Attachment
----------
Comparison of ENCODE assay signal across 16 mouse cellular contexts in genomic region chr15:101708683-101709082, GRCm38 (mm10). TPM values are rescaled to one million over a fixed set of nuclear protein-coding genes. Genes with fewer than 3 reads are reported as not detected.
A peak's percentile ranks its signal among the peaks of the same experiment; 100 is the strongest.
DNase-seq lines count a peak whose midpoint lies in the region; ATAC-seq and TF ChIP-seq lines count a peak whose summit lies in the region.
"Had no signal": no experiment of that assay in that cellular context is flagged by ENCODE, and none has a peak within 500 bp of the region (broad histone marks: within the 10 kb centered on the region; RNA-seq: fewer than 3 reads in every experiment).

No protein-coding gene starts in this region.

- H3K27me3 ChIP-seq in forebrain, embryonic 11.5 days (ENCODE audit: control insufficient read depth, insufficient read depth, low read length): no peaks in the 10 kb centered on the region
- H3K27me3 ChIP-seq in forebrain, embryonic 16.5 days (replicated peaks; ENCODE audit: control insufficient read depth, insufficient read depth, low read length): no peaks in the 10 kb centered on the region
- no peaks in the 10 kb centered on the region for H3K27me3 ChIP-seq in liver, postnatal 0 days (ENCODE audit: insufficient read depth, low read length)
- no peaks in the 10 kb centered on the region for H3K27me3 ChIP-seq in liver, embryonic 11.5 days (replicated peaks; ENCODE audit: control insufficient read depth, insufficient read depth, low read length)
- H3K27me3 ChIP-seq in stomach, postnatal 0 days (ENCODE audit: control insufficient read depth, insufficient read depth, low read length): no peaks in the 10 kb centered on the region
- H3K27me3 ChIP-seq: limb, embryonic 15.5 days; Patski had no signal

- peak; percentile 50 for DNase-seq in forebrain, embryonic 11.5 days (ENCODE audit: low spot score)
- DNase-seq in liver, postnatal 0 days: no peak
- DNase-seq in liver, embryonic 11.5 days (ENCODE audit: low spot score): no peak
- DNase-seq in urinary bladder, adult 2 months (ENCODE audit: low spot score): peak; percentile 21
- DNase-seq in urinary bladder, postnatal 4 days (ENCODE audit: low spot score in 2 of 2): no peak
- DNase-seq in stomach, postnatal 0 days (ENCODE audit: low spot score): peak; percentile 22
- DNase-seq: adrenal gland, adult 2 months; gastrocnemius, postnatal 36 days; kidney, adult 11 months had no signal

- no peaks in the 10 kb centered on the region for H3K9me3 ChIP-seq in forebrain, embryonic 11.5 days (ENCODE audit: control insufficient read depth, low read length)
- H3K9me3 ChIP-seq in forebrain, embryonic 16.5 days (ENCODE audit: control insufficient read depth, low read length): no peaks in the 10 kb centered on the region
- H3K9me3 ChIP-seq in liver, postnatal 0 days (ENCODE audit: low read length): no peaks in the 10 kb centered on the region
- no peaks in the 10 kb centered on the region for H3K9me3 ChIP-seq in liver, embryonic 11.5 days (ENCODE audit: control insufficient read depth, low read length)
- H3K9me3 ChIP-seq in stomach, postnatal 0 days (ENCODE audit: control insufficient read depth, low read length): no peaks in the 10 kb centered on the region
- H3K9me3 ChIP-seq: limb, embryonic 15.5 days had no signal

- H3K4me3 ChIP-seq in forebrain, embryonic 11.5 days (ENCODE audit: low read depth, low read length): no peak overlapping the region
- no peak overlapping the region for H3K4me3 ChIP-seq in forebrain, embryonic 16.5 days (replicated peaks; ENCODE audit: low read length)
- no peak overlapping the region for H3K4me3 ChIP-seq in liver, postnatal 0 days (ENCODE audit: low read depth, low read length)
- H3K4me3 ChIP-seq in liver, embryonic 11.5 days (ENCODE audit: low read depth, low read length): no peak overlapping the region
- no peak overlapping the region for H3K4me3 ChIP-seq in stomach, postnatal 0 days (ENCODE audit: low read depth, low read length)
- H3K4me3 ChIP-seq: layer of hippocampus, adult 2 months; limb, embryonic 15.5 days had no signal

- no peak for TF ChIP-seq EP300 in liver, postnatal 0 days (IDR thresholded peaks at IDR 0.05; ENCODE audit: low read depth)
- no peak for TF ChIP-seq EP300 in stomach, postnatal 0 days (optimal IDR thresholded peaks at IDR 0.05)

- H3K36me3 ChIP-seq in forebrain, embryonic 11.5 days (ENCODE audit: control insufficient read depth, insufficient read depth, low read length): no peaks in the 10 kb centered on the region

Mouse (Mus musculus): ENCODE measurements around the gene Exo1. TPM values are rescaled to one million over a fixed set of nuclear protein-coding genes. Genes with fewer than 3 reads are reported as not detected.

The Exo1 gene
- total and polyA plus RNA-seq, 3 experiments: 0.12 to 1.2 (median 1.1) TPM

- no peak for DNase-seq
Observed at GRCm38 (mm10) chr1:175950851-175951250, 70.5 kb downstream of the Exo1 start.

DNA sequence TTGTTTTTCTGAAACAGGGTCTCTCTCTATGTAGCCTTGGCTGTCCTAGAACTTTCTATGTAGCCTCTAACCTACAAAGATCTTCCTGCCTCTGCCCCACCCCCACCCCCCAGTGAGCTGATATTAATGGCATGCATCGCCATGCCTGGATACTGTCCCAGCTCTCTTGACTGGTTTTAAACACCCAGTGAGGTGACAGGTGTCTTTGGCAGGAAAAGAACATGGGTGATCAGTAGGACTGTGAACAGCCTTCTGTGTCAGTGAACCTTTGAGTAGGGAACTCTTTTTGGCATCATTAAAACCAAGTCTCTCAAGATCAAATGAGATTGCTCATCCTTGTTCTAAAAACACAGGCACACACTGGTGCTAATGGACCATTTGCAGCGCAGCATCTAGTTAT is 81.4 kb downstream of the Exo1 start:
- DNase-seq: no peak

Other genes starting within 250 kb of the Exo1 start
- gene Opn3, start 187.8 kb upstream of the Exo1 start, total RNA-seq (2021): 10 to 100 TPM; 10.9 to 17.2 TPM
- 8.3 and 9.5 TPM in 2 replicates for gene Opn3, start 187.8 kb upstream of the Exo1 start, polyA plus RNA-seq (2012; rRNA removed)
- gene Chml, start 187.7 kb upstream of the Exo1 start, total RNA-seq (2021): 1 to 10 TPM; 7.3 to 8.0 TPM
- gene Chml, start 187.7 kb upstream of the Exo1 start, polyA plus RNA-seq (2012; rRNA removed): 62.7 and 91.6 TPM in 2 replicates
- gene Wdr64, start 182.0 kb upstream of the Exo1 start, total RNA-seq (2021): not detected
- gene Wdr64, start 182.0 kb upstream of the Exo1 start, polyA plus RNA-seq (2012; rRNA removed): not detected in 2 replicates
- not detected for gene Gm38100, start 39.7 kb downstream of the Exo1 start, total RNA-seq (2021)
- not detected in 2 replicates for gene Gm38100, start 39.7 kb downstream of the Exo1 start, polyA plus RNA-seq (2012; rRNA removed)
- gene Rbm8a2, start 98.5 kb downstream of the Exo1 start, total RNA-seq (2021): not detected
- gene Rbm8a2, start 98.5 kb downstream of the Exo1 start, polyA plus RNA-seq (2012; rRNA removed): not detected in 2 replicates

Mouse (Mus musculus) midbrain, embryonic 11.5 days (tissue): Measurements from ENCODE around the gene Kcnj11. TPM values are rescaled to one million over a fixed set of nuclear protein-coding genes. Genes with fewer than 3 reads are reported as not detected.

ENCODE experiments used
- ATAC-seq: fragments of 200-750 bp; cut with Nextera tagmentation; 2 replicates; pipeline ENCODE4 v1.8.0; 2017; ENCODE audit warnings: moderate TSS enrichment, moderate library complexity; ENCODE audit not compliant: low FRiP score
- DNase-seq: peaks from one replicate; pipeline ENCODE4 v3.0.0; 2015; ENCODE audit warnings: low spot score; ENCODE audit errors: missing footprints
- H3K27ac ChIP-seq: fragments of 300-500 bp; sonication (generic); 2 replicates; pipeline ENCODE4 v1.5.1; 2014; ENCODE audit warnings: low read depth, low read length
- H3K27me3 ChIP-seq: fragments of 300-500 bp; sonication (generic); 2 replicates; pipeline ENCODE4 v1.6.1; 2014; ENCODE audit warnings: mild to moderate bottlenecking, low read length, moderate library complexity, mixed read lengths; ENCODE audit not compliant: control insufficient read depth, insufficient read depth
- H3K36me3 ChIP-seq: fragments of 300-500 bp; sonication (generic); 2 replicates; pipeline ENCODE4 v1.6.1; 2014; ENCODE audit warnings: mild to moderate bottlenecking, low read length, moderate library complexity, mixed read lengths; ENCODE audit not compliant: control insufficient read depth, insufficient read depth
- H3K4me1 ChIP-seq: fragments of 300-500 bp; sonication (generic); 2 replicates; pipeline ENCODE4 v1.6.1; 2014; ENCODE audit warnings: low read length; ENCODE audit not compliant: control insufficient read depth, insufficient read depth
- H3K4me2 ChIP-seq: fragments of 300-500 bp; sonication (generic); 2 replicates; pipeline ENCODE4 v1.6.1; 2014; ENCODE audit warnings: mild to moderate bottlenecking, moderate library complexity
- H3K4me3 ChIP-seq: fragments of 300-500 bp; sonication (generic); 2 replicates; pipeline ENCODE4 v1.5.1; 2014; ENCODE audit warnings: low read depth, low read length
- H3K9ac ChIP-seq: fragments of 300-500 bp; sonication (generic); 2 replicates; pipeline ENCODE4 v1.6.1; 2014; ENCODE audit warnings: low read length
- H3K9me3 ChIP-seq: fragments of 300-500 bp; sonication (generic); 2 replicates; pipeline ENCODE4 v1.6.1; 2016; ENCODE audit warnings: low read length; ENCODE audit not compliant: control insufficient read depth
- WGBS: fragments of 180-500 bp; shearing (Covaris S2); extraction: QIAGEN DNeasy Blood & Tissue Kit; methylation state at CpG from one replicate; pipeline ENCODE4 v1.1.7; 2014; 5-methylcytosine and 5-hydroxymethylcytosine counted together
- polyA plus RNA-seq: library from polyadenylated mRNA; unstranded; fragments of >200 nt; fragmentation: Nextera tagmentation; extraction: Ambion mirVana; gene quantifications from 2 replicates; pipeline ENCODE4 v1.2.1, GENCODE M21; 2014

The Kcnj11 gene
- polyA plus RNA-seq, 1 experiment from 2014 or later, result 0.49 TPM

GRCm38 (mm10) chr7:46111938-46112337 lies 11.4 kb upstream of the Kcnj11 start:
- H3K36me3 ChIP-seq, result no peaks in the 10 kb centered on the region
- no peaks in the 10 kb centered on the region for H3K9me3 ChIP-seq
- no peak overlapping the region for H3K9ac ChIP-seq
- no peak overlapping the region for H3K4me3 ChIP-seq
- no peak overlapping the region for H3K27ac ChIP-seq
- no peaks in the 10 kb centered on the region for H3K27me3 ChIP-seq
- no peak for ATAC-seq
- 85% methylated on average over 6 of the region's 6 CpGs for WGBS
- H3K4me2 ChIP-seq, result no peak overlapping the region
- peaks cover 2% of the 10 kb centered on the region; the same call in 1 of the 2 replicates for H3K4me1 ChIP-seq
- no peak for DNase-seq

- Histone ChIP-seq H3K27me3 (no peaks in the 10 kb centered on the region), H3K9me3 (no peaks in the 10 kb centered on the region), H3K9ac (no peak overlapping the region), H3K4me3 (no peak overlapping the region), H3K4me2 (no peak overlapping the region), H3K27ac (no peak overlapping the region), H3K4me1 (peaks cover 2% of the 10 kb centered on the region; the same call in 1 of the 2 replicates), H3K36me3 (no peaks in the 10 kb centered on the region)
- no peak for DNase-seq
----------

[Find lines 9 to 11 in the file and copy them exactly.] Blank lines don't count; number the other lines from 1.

- no peaks in the 10 kb centered on the region for H3K27me3 ChIP-seq in liver, embryonic 11.5 days (replicated peaks; ENCODE audit: control insufficient read depth, insufficient read depth, low read length)
- H3K27me3 ChIP-seq in stomach, postnatal 0 days (ENCODE audit: control insufficient read depth, insufficient read depth, low read length): no peaks in the 10 kb centered on the region
- H3K27me3 ChIP-seq: limb, embryonic 15.5 days; Patski had no signal